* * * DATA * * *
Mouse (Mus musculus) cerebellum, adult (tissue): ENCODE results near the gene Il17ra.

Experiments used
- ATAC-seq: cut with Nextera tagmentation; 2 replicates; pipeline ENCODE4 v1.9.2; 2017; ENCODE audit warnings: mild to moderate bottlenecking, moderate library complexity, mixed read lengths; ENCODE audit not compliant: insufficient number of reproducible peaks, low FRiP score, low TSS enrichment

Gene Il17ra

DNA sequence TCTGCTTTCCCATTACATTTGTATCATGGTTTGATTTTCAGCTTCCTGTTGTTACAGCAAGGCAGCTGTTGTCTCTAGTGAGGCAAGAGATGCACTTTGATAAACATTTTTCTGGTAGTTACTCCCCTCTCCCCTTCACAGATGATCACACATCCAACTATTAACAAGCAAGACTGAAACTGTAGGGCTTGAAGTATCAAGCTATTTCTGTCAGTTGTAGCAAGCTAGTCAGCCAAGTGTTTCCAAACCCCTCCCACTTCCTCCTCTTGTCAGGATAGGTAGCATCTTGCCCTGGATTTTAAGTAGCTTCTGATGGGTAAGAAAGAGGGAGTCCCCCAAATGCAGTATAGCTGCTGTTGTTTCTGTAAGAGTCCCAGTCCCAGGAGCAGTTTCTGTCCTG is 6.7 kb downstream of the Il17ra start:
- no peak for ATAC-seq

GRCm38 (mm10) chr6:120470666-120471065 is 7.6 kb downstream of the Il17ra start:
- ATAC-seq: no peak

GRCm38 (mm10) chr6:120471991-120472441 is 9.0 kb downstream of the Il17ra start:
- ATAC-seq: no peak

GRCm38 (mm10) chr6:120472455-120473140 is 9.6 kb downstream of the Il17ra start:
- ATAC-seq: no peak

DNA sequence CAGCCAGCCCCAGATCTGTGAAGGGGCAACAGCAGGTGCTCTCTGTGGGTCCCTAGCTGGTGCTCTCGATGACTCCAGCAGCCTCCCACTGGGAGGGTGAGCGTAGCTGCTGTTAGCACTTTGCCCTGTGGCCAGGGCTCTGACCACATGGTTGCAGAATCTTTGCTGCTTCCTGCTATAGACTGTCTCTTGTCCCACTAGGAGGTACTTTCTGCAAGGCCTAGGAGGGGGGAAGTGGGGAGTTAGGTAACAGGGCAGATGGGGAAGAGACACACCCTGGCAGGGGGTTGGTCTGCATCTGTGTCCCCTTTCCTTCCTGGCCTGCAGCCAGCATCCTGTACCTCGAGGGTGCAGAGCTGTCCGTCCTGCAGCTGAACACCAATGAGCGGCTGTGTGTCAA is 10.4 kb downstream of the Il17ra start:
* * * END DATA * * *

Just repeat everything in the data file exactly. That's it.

Mouse (Mus musculus) cerebellum, adult (tissue): ENCODE results near the gene Il17ra.

Experiments used
- ATAC-seq: cut with Nextera tagmentation; 2 replicates; pipeline ENCODE4 v1.9.2; 2017; ENCODE audit warnings: mild to moderate bottlenecking, moderate library complexity, mixed read lengths; ENCODE audit not compliant: insufficient number of reproducible peaks, low FRiP score, low TSS enrichment

Gene Il17ra

DNA sequence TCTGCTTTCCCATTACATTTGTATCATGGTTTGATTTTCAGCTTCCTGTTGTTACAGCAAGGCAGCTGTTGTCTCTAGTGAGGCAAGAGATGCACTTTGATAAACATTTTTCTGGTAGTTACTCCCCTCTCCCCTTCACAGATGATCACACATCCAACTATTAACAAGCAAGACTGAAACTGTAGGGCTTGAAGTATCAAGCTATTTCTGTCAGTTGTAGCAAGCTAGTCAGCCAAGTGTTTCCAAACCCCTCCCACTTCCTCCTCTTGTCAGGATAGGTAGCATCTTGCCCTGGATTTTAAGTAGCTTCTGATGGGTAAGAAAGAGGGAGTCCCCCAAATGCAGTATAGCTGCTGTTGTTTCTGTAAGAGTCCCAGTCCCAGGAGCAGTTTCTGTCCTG is 6.7 kb downstream of the Il17ra start:
- no peak for ATAC-seq

GRCm38 (mm10) chr6:120470666-120471065 is 7.6 kb downstream of the Il17ra start:
- ATAC-seq: no peak

GRCm38 (mm10) chr6:120471991-120472441 is 9.0 kb downstream of the Il17ra start:
- ATAC-seq: no peak

GRCm38 (mm10) chr6:120472455-120473140 is 9.6 kb downstream of the Il17ra start:
- ATAC-seq: no peak

DNA sequence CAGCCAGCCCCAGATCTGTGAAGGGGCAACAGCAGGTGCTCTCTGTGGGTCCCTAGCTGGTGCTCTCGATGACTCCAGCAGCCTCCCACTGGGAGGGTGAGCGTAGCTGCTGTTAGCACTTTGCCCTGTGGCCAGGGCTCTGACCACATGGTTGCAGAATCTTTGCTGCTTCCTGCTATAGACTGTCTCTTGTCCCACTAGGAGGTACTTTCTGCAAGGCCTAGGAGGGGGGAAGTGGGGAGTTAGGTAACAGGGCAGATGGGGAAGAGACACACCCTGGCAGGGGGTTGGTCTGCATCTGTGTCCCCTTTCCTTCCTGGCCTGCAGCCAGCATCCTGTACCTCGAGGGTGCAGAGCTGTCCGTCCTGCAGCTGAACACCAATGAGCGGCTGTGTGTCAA is 10.4 kb downstream of the Il17ra start: